Evangelism for the Ordinary Church

Just because your people don't like to evangelize doesn't mean they can't share their faith.
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Rather than telling shy, introverted people who don't have a great deal of biblical knowledge or theological training to lead their loved ones to Christ, I urge my congregation to invite their friends to become part of Cobblestone Church, where they can meet Christ. Our members invite friends not only to our Sunday morning services, but also to our social events.

After one of our church talent shows, in fact, we gained several new members. I had never thought of my Elvis, Bob Dylan, and cast of "Star Trek" impressions as evangelistic before, but the Lord used them nonetheless.

Members of Cobblestone feel comfortable inviting others to our services because they know their friends will get something out of it. And I have had to replenish our supply of booklets quite often.

Work to reduce conflict

Visitors can sense when something's not right. If they do, rarely will they come back.

My early teaching at Cobblestone stressed the church as a fellowship where love, acceptance, forgiveness, and patience are practiced. I tried to practice what I preached in dealing with difficult people. When arguments broke out at board meetings, I reminded everyone that this wasn't the way the church conducted business.

As a result, the atmosphere has greatly improved; visitors almost always characterize us as a "warm, friendly congregation." I came to see that time spent working on reducing tension is really time spent on church growth.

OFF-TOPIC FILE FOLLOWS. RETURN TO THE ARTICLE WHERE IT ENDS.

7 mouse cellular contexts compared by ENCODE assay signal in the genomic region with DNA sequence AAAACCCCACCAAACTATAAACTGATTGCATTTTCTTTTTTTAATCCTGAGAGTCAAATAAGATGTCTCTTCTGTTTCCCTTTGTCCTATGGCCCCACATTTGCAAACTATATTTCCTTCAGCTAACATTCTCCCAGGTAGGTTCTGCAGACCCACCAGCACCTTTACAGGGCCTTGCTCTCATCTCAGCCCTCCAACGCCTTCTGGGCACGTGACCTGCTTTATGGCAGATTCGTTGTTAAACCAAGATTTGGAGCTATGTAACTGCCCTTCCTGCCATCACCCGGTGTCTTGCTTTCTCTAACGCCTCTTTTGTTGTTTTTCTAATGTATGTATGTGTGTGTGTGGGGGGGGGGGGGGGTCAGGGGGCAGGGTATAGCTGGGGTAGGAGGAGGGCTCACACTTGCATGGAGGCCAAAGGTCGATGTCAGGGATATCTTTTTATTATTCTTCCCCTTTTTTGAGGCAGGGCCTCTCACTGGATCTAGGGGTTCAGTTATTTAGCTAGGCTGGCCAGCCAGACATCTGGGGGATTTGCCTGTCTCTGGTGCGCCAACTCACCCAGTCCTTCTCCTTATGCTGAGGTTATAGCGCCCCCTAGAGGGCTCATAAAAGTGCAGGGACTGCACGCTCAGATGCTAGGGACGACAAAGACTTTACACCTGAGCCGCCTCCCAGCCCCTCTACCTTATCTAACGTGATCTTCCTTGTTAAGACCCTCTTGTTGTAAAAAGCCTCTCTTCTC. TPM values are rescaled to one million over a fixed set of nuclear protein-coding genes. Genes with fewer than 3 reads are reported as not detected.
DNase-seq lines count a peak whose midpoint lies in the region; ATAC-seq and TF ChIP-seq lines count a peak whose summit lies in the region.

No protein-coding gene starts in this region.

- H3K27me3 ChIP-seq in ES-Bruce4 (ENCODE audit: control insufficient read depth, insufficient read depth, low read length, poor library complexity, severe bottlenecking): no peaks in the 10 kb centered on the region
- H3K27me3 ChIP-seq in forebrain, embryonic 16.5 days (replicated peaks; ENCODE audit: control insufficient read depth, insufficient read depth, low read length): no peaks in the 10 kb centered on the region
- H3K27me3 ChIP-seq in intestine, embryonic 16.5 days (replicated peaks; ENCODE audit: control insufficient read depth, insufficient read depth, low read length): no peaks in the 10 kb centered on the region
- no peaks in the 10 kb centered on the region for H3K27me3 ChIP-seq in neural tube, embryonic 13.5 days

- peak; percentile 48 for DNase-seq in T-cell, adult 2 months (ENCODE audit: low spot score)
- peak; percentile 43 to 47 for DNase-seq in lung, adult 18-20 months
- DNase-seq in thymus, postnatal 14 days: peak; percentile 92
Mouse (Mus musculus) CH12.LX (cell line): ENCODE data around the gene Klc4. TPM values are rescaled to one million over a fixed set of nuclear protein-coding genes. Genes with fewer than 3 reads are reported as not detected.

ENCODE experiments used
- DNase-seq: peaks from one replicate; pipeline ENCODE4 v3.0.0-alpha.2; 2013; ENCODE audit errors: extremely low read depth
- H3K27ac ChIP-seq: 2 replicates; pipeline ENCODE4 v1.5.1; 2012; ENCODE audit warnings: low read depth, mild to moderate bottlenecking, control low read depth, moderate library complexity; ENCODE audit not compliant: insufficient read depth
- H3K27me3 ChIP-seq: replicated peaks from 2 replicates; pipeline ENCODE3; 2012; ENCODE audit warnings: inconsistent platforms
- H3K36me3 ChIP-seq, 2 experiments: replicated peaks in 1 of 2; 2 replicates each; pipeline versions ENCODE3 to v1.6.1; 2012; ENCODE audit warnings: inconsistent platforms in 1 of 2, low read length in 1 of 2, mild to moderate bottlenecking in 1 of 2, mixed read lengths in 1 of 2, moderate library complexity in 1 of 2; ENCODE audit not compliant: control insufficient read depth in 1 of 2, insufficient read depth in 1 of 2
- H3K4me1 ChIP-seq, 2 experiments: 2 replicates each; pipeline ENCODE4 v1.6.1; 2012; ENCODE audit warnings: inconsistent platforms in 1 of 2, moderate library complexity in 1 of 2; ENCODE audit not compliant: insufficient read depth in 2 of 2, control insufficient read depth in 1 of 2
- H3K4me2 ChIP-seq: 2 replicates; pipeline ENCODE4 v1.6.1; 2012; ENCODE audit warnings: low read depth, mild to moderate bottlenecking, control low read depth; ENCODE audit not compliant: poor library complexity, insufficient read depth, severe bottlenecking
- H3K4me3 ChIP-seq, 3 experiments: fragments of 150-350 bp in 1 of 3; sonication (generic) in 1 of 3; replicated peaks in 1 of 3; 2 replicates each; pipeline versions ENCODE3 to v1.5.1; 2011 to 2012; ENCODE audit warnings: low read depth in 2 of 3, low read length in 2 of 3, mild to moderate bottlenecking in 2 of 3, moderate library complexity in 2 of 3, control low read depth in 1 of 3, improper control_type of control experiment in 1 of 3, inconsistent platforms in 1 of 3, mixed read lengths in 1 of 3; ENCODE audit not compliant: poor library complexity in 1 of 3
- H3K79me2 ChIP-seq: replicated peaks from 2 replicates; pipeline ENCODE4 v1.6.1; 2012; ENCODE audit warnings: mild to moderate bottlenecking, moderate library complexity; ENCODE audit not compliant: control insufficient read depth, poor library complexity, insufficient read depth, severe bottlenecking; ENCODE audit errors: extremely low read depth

Get people to pray

Will God really cause a church to grow just because people ask him to—even if that church does not have an aggressive evangelism program? At Cobblestone, he has. We continually get visitors who say, "We just felt that it was finally time to check out church and for some reason we were drawn here."

When my daughter, Abigail, was three-and-a-half years old, she asked her mother why she couldn't have a Sunday school class with kids her own age. My wife explained there weren't any children her age in the church and suggested that she pray for some. Abigail began to pray confidently for more kids. New families started coming that summer and by fall, she had her class—with eight students! Although pastors often hear "Everything depends on leadership," in reality, "Everything depends on God." If you can get some of your people to pray seriously and faithfully for growth, you've done a lot!

Steve R. Bierly is pastor of Cobblestone Church in Schenectady, New York.

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